Audiology in Brief A patient at the University of Washington (UW) Medical Center is the first recipient of a vestibular implant designed to alleviate vertigo attacks associated with Meniere’s disease. The implant, which is being tested in a preliminary clinical trial, combines a cochlear implant processor with re-engineered software and electrode array. ... News in Brief
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News in Brief  |   December 01, 2010
Audiology in Brief
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Hearing Disorders / News in Brief
News in Brief   |   December 01, 2010
Audiology in Brief
The ASHA Leader, December 2010, Vol. 15, 5. doi:10.1044/leader.NIB.15152010.5
The ASHA Leader, December 2010, Vol. 15, 5. doi:10.1044/leader.NIB.15152010.5
Implant Used to Treat Balance Disorder
A patient at the University of Washington (UW) Medical Center is the first recipient of a vestibular implant designed to alleviate vertigo attacks associated with Meniere’s disease. The implant, which is being tested in a preliminary clinical trial, combines a cochlear implant processor with re-engineered software and electrode array.
The device was developed by Jay Rubinstein and James Phillips of UW’s Department of Otolaryngology-Head and Neck Surgery in collaboration with UW specialists in signal processing, brainstem physiology, and vestibular neural coding.
At the onset of a vertigo attack, the patient activates the device, which transmits electrical impulses through an electrode inserted into each canal of the bony labyrinth. “It’s an override,” Phillips said. “It doesn’t change what’s happening in the ear, but it eliminates the symptoms while replacing the function of that ear until it recovers.”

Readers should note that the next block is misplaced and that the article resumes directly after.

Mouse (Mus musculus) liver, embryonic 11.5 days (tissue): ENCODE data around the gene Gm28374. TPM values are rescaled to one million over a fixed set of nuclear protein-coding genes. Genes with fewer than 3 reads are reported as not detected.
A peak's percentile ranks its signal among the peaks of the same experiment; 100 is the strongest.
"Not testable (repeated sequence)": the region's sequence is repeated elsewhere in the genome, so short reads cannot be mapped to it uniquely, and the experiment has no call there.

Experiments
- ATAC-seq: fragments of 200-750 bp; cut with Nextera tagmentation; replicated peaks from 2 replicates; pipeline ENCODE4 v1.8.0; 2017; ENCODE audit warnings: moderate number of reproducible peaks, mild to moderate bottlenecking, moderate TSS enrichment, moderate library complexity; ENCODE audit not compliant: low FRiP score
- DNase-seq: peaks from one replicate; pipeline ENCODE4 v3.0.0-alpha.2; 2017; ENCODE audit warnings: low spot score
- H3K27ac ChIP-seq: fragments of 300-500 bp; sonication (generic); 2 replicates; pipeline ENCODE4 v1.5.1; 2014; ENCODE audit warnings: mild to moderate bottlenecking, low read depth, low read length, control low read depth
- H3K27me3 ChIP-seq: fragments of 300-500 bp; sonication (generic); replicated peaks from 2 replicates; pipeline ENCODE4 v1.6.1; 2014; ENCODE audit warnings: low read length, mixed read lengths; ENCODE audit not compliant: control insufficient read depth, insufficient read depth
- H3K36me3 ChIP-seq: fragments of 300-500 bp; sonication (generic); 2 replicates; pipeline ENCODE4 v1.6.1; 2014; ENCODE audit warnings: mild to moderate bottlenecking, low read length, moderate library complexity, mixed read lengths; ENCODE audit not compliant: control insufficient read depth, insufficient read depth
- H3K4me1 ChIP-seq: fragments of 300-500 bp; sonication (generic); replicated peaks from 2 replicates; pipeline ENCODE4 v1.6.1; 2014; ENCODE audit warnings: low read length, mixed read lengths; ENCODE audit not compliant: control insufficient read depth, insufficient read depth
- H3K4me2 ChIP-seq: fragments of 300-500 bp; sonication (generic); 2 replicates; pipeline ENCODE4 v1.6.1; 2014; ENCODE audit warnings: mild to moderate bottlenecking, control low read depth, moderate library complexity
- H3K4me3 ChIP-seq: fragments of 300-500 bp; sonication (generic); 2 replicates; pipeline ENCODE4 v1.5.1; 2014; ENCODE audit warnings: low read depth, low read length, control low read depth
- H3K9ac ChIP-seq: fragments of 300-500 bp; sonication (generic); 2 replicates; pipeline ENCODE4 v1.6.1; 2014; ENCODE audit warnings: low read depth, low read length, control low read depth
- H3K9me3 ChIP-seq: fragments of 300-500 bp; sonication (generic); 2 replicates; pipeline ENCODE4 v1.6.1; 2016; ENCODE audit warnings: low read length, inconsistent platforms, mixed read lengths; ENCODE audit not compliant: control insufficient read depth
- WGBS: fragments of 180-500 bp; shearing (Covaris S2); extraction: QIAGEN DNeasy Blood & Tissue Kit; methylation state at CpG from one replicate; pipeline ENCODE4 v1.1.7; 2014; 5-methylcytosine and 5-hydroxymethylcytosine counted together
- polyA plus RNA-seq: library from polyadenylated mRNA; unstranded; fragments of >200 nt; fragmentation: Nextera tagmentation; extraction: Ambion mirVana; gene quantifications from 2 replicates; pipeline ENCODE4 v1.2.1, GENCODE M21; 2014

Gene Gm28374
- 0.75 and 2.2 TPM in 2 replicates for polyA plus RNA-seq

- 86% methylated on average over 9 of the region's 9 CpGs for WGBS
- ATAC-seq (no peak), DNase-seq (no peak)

Hearing Risks in the Big Apple
The crowded streets of Manhattan may give visitors a thrill, but they also may put New Yorkers at risk for hearing loss, according to a study released at the International Conference on Urban Health at the New York Academy of Medicine.
Researchers wore monitors that measured noise levels near their ears at 60 Manhattan sites selected from data on noise complaints called into a city hotline. Measurements were taken from 9 a.m. to 5 p.m. on weekdays.
Most readings were above 70 decibels. People whose daily noise exposure tops an average of 70 decibels can lose some of their hearing over time, said Richard Neitzel, a University of Washington research scientist and one of the study’s authors.
Some of Manhattan’s noisiest spots were along the city’s truck routes, but the city’s quietest neighborhoods also were the source of some of the highest numbers of noise complaints. For example, residents of the Lower East Side, East Village, and West Village may live closer to ground level with fewer buffers between them and street noise. More information about the conference is available online.
New Website on Hearing Loss in Children
The Centers for Disease Control and Prevention’s (CDC) National Center on Birth Defects and Developmental Disabilities has launched a new website on hearing loss in children. Specific pages are available for families, health care providers, early hearing detection and intervention programs, and other partner organizations. Each site includes statistical data on hearing loss and information on prevention, signs and symptoms, screening and diagnosis, and treatment. An overview of CDC and other partners’ initiatives, as well as updates from research projects and scientific publications, also can be found on the new site. Free materials are available for download.
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December 2010
Volume 15, Issue 15